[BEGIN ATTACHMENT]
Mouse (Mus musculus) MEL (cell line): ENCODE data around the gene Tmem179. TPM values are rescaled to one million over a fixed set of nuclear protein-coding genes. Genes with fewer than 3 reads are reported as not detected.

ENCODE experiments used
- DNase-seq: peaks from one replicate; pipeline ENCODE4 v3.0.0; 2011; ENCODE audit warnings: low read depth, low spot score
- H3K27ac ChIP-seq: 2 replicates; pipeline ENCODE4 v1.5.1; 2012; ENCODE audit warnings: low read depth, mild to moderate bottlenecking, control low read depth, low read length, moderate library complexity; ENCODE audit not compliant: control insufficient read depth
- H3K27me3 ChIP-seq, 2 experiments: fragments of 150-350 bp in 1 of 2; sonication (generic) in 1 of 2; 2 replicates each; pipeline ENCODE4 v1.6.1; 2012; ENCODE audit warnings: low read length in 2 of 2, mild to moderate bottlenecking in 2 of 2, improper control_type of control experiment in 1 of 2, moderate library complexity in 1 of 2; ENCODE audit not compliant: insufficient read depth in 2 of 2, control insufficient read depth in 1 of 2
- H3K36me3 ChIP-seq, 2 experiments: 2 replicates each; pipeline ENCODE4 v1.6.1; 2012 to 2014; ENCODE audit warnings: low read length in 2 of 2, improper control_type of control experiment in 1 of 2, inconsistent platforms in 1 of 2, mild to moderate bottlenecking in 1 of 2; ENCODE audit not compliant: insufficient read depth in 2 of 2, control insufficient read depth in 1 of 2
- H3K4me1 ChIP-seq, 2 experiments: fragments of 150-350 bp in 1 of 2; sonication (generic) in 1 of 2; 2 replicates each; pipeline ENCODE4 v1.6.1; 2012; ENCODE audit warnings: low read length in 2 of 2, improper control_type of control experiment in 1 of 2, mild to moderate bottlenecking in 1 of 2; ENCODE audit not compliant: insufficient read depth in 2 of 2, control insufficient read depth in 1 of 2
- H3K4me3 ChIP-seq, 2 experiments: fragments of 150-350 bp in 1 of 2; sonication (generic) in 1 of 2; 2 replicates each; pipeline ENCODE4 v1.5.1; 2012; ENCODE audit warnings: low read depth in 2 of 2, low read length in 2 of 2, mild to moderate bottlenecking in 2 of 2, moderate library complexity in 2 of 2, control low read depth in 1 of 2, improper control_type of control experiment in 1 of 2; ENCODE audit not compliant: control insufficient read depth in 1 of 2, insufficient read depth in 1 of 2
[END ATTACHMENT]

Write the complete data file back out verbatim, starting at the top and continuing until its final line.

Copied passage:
Mouse (Mus musculus) MEL (cell line): ENCODE data around the gene Tmem179. TPM values are rescaled to one million over a fixed set of nuclear protein-coding genes. Genes with fewer than 3 reads are reported as not detected.

ENCODE experiments used
- DNase-seq: peaks from one replicate; pipeline ENCODE4 v3.0.0; 2011; ENCODE audit warnings: low read depth, low spot score
- H3K27ac ChIP-seq: 2 replicates; pipeline ENCODE4 v1.5.1; 2012; ENCODE audit warnings: low read depth, mild to moderate bottlenecking, control low read depth, low read length, moderate library complexity; ENCODE audit not compliant: control insufficient read depth
- H3K27me3 ChIP-seq, 2 experiments: fragments of 150-350 bp in 1 of 2; sonication (generic) in 1 of 2; 2 replicates each; pipeline ENCODE4 v1.6.1; 2012; ENCODE audit warnings: low read length in 2 of 2, mild to moderate bottlenecking in 2 of 2, improper control_type of control experiment in 1 of 2, moderate library complexity in 1 of 2; ENCODE audit not compliant: insufficient read depth in 2 of 2, control insufficient read depth in 1 of 2
- H3K36me3 ChIP-seq, 2 experiments: 2 replicates each; pipeline ENCODE4 v1.6.1; 2012 to 2014; ENCODE audit warnings: low read length in 2 of 2, improper control_type of control experiment in 1 of 2, inconsistent platforms in 1 of 2, mild to moderate bottlenecking in 1 of 2; ENCODE audit not compliant: insufficient read depth in 2 of 2, control insufficient read depth in 1 of 2
- H3K4me1 ChIP-seq, 2 experiments: fragments of 150-350 bp in 1 of 2; sonication (generic) in 1 of 2; 2 replicates each; pipeline ENCODE4 v1.6.1; 2012; ENCODE audit warnings: low read length in 2 of 2, improper control_type of control experiment in 1 of 2, mild to moderate bottlenecking in 1 of 2; ENCODE audit not compliant: insufficient read depth in 2 of 2, control insufficient read depth in 1 of 2
- H3K4me3 ChIP-seq, 2 experiments: fragments of 150-350 bp in 1 of 2; sonication (generic) in 1 of 2; 2 replicates each; pipeline ENCODE4 v1.5.1; 2012; ENCODE audit warnings: low read depth in 2 of 2, low read length in 2 of 2, mild to moderate bottlenecking in 2 of 2, moderate library complexity in 2 of 2, control low read depth in 1 of 2, improper control_type of control experiment in 1 of 2; ENCODE audit not compliant: control insufficient read depth in 1 of 2, insufficient read depth in 1 of 2